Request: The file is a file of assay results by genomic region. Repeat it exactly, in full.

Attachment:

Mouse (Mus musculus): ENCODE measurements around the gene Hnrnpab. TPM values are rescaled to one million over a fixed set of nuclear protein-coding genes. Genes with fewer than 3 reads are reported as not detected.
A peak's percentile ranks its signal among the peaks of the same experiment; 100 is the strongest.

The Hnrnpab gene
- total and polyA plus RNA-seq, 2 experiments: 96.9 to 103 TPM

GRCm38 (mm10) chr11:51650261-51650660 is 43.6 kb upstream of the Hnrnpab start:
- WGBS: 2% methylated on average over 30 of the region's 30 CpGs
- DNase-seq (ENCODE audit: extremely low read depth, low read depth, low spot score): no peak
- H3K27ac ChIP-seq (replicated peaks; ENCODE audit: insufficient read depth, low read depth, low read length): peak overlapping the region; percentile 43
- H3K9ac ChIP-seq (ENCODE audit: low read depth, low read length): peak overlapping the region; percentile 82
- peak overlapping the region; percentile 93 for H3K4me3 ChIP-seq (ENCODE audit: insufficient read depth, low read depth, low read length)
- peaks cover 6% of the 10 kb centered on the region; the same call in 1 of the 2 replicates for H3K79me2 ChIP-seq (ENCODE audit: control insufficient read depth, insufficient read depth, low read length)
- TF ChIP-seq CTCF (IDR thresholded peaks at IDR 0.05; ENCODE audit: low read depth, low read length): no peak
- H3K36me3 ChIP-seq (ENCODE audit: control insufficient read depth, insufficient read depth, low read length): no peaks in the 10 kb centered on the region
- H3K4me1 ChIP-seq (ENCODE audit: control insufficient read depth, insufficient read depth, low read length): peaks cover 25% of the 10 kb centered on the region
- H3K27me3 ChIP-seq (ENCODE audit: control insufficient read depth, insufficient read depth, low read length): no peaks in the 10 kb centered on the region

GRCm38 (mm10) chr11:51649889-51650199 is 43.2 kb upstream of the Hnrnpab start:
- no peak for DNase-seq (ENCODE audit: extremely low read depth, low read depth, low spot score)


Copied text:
Mouse (Mus musculus): ENCODE measurements around the gene Hnrnpab. TPM values are rescaled to one million over a fixed set of nuclear protein-coding genes. Genes with fewer than 3 reads are reported as not detected.
A peak's percentile ranks its signal among the peaks of the same experiment; 100 is the strongest.

The Hnrnpab gene
- total and polyA plus RNA-seq, 2 experiments: 96.9 to 103 TPM

GRCm38 (mm10) chr11:51650261-51650660 is 43.6 kb upstream of the Hnrnpab start:
- WGBS: 2% methylated on average over 30 of the region's 30 CpGs
- DNase-seq (ENCODE audit: extremely low read depth, low read depth, low spot score): no peak
- H3K27ac ChIP-seq (replicated peaks; ENCODE audit: insufficient read depth, low read depth, low read length): peak overlapping the region; percentile 43
- H3K9ac ChIP-seq (ENCODE audit: low read depth, low read length): peak overlapping the region; percentile 82
- peak overlapping the region; percentile 93 for H3K4me3 ChIP-seq (ENCODE audit: insufficient read depth, low read depth, low read length)
- peaks cover 6% of the 10 kb centered on the region; the same call in 1 of the 2 replicates for H3K79me2 ChIP-seq (ENCODE audit: control insufficient read depth, insufficient read depth, low read length)
- TF ChIP-seq CTCF (IDR thresholded peaks at IDR 0.05; ENCODE audit: low read depth, low read length): no peak
- H3K36me3 ChIP-seq (ENCODE audit: control insufficient read depth, insufficient read depth, low read length): no peaks in the 10 kb centered on the region
- H3K4me1 ChIP-seq (ENCODE audit: control insufficient read depth, insufficient read depth, low read length): peaks cover 25% of the 10 kb centered on the region
- H3K27me3 ChIP-seq (ENCODE audit: control insufficient read depth, insufficient read depth, low read length): no peaks in the 10 kb centered on the region

GRCm38 (mm10) chr11:51649889-51650199 is 43.2 kb upstream of the Hnrnpab start:
- no peak for DNase-seq (ENCODE audit: extremely low read depth, low read depth, low spot score)